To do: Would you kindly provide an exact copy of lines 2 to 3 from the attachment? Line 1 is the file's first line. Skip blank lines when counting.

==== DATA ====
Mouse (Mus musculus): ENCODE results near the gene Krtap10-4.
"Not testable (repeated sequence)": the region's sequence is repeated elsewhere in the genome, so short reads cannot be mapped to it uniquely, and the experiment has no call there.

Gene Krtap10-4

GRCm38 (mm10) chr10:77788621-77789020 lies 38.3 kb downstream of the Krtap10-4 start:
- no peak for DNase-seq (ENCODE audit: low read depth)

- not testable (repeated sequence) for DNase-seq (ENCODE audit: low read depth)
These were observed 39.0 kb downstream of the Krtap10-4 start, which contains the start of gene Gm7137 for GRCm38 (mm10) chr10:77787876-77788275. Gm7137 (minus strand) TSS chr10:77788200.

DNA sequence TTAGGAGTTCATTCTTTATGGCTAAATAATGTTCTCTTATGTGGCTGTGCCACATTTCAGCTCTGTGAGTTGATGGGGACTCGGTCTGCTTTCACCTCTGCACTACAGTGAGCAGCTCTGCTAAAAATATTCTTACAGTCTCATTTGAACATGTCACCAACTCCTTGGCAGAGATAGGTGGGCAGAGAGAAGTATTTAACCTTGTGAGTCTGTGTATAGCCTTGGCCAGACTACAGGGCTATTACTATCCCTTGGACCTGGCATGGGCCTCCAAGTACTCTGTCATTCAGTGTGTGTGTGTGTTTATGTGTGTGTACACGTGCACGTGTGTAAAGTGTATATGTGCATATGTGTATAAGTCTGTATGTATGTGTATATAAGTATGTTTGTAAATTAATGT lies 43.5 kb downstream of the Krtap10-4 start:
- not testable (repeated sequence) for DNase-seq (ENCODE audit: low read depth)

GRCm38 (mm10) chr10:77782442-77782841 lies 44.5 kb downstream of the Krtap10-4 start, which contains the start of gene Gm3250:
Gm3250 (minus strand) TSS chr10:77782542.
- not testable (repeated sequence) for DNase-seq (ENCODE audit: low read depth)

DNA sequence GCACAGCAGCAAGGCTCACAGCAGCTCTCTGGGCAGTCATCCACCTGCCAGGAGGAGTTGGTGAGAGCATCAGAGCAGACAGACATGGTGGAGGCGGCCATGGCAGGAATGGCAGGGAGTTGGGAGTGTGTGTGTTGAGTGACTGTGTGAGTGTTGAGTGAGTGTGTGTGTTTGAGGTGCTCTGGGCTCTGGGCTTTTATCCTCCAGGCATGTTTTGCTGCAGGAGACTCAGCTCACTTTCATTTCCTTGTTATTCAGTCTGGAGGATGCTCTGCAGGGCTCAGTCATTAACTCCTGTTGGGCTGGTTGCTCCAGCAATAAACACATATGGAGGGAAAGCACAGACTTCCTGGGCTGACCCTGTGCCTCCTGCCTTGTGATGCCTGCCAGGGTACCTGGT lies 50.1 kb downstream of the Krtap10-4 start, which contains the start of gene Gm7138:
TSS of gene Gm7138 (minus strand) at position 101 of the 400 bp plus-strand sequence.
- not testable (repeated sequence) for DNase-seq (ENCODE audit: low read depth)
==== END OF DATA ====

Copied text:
"Not testable (repeated sequence)": the region's sequence is repeated elsewhere in the genome, so short reads cannot be mapped to it uniquely, and the experiment has no call there.

Gene Krtap10-4